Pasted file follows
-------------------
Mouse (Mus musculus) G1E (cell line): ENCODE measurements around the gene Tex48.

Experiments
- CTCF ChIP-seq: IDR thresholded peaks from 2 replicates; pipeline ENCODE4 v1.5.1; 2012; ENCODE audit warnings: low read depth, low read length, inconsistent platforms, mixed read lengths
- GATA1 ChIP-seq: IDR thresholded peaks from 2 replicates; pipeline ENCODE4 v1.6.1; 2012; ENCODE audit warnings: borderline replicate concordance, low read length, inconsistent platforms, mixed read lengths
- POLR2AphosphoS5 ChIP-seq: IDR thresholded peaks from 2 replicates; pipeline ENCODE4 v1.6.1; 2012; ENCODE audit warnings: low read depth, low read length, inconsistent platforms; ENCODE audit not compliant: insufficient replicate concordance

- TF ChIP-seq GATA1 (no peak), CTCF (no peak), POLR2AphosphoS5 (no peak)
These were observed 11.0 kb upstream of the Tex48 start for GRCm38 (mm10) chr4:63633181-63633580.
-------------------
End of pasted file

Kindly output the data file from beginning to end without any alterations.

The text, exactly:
Mouse (Mus musculus) G1E (cell line): ENCODE measurements around the gene Tex48.

Experiments
- CTCF ChIP-seq: IDR thresholded peaks from 2 replicates; pipeline ENCODE4 v1.5.1; 2012; ENCODE audit warnings: low read depth, low read length, inconsistent platforms, mixed read lengths
- GATA1 ChIP-seq: IDR thresholded peaks from 2 replicates; pipeline ENCODE4 v1.6.1; 2012; ENCODE audit warnings: borderline replicate concordance, low read length, inconsistent platforms, mixed read lengths
- POLR2AphosphoS5 ChIP-seq: IDR thresholded peaks from 2 replicates; pipeline ENCODE4 v1.6.1; 2012; ENCODE audit warnings: low read depth, low read length, inconsistent platforms; ENCODE audit not compliant: insufficient replicate concordance

- TF ChIP-seq GATA1 (no peak), CTCF (no peak), POLR2AphosphoS5 (no peak)
These were observed 11.0 kb upstream of the Tex48 start for GRCm38 (mm10) chr4:63633181-63633580.